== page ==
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How — and why — I made my decision on the voting amendment

When I first read about Minnesota’s voter ID constitutional amendment I thought, no brainer. Then I started my investigation.

Cary Griffith

When I first read about Minnesota’s voter ID constitutional amendment I thought, no brainer. Most of us already have photo IDs, and given the voting hangovers some of us still nurse after Bush v. Gore or Franken v. Coleman, any law that could ensure more certitude in the voting process was good. I felt pretty certain I’d be voting “yes!”

I just needed answers to two simple questions: How much will implementing this new law cost, and how much voting fraud happens in Minnesota?

I emailed my representative, Kurt Bills, for more information.

Kurt promptly responded:

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$1.5 mil for the free ID is projected. I think the actual cost will be lower though.

During 2008, the last presidential election year 38,000 postal verification cards were returned as undeliverable…no such person or address.

For more information he referred me to and referenced “a felon study found at the Minnesota Majority web site.”

When I sought Kurt’s clarification on the 38,000 returned cards (were all these voter fraud?), he never responded, so I consulted his other sources.

‘Tip of the iceberg’

ProtectMyVote declared “Minnesota now leads the nation in convictions for voter fraud with 200 recent convictions of ineligible voters.” It claimed these were “just the tip of the iceberg.”

The second site referenced a study that identified 1,099 felons who cast votes in the 2008 election. It then turned these votes over to county prosecutors, which resulted in 177 convictions. There weren’t more convictions, it claimed, because in order to convict the voters had to know they were ineligible. also declared the cost of implementing the new law was significantly higher than Kurt Bills’ estimate: “between $10 and $12 million initially and $2-3 million per election cycle …,” while additional costs could drive the overall expense to “$40 million.”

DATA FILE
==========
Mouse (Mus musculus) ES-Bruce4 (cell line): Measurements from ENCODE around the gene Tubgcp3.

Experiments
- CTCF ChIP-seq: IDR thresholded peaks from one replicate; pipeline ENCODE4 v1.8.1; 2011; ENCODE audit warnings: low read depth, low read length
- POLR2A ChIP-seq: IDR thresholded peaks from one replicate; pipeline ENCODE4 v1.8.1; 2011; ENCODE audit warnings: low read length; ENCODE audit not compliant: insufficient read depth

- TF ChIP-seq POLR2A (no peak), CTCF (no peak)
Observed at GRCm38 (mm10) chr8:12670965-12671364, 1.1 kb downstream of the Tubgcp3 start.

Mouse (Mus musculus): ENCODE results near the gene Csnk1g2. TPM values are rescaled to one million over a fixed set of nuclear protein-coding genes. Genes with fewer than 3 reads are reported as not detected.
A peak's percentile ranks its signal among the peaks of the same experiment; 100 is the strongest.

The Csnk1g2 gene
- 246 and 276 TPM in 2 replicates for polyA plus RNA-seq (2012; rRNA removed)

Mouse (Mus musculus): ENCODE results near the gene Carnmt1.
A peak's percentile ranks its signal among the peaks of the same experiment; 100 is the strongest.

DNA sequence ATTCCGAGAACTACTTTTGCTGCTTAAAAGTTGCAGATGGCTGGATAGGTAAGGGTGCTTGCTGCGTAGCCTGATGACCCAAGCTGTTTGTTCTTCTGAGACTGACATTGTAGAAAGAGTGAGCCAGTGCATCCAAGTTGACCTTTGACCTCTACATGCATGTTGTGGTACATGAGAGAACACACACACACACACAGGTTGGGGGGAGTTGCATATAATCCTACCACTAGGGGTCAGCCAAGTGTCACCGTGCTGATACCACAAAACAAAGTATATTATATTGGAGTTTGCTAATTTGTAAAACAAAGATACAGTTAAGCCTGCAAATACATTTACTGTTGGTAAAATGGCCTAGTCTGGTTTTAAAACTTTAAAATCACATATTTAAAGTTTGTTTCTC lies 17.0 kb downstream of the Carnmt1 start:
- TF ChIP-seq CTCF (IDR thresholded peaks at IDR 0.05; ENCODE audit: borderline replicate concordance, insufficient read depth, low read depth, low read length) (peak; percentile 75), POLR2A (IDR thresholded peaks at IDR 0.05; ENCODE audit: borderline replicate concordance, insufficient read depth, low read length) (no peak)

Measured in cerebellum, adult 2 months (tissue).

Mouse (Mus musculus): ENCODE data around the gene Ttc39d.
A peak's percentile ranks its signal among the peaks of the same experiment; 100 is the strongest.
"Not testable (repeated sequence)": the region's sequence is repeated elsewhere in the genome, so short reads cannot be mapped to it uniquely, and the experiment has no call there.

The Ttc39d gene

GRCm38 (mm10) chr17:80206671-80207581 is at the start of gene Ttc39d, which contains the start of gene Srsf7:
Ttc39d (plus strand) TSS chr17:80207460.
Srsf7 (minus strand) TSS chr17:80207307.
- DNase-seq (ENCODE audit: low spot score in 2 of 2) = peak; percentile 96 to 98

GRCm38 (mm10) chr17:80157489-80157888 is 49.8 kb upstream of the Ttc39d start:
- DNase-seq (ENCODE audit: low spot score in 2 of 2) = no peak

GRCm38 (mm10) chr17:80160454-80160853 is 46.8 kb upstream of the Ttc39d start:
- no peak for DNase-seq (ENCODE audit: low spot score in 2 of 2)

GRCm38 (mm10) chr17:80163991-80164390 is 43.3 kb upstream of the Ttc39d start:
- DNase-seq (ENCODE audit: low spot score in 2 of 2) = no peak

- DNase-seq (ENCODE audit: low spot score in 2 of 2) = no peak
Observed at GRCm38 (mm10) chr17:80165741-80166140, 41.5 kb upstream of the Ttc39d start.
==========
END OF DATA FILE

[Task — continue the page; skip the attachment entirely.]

Since the only certain numbers I’d seen on Minnesota voting fraud were extremely low, I forwarded Kurt Bills’ response to the Secretary of State’s (SOS) office, seeking clarification. Claire Wilson, voter outreach director for SOS sent me an answer the length of a fortnight. The Cliff Notes version: After examining 41,785 returned cards, the SOS found only a handful that weren’t returned for legitimate reasons, which it sent to county auditors who are “required to determine if the voter was eligible to vote.” The less than handful the auditors still questioned were turned over to county attorneys for “further investigation and possible prosecution.”

An election-integrity survey

Following the 2008 election, Citizens for Election Integrity surveyed county attorneys regarding convictions for election fraud. That survey provided some sobering perspectives.

  1. It is a felony to commit voter fraud in Minnesota and our County Attorneys must investigate all instances of real or perceived voter fraud.
  2. In 2008 there were 1,531 voting fraud investigations that resulted in 26 convictions.
  3. One of the reasons noted for so few fraud convictions, particularly among those identified as felons, were “false positives, because the individual either had a gross misdemeanor or had successfully completed probation and had their civil rights restored prior to voting … .”

Point three gave me another reason the Minnesota Majority’s 1,099 investigated felons only resulted in 177 convictions; perhaps they were misidentified or they had done their time and their voting rights were restored?

Finally, and perhaps most damning, the voter ID law will do nothing to prevent felons (and other ineligible voters) from acquiring a photo ID and voting.

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The upshot

In summary, my investigation revealed:

  1. Implementing the voter ID law will cost taxpayers somewhere between $12 million and $40 million and will create another government solution that must be fed an additional $2 million to $3 million every election cycle.
  2. Minnesota already has in place an excellent system – involving state and local elected officials – for identifying and prosecuting what little election fraud exists.
  3. The voter ID system will do nothing to prevent election fraud in the future.
  4. Voting fraud is a felony in Minnesota, an already serious deterrent.

My thought: Spend the $12 million to $40 million on roads, bridges, education and Minnesota’s more pressing needs.

I will be voting “No!” on the voter ID amendment, and I hope my fellow Minnesotans do, too.

Cary Griffith, of Rosemount, is the author of “Opening Goliath” and “Lost in the Wild.”


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